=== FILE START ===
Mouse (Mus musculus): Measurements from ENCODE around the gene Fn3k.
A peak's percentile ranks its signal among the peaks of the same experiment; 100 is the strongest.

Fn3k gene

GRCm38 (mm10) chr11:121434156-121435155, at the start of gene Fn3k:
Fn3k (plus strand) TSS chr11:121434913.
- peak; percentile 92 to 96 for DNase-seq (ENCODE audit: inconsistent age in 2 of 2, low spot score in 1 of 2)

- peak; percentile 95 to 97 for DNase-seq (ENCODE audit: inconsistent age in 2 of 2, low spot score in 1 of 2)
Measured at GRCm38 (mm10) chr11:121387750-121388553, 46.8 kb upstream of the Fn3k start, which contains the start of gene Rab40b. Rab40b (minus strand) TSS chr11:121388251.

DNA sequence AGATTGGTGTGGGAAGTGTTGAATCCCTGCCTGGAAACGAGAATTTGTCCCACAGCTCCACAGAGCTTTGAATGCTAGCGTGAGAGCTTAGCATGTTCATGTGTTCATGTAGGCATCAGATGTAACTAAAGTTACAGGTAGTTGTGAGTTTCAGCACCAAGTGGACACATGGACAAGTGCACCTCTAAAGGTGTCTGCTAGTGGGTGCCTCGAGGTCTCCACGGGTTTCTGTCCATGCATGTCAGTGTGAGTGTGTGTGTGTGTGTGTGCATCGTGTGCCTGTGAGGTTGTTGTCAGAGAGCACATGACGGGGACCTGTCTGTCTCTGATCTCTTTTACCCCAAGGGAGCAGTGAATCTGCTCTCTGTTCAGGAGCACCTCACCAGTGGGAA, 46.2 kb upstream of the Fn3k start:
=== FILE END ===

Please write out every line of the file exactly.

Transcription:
Mouse (Mus musculus): Measurements from ENCODE around the gene Fn3k.
A peak's percentile ranks its signal among the peaks of the same experiment; 100 is the strongest.

Fn3k gene

GRCm38 (mm10) chr11:121434156-121435155, at the start of gene Fn3k:
Fn3k (plus strand) TSS chr11:121434913.
- peak; percentile 92 to 96 for DNase-seq (ENCODE audit: inconsistent age in 2 of 2, low spot score in 1 of 2)

- peak; percentile 95 to 97 for DNase-seq (ENCODE audit: inconsistent age in 2 of 2, low spot score in 1 of 2)
Measured at GRCm38 (mm10) chr11:121387750-121388553, 46.8 kb upstream of the Fn3k start, which contains the start of gene Rab40b. Rab40b (minus strand) TSS chr11:121388251.

DNA sequence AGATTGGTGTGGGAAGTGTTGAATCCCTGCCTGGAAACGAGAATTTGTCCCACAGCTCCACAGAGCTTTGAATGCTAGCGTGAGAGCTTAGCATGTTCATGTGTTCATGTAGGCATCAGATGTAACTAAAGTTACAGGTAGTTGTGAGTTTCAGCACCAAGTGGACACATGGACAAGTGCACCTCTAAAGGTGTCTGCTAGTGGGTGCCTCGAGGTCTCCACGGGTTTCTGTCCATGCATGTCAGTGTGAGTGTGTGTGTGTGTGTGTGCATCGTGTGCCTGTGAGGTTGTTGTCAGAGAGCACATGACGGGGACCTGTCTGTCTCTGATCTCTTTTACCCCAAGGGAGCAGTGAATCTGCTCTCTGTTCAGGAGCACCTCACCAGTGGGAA, 46.2 kb upstream of the Fn3k start: